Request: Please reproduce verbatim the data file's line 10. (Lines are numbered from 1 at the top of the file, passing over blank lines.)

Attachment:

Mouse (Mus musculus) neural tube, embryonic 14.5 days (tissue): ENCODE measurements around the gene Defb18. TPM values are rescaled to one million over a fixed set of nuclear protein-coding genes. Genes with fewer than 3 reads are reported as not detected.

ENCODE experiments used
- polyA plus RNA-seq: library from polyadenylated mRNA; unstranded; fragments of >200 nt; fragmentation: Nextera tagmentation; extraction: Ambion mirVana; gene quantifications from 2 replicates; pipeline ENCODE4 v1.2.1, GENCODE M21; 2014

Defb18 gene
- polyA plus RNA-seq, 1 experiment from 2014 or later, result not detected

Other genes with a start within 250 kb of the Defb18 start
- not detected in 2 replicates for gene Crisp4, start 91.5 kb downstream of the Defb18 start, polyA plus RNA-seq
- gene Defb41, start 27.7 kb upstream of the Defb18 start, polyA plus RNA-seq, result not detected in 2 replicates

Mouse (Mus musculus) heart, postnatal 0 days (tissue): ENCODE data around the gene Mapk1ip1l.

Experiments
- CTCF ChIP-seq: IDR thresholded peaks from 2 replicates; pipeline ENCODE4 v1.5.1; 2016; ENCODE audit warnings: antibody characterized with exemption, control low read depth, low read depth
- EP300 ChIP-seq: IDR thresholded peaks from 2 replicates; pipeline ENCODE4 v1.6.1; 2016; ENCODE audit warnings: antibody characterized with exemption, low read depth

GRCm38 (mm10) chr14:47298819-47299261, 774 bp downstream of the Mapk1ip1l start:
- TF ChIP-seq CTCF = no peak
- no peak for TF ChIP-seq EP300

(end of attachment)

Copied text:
Experiments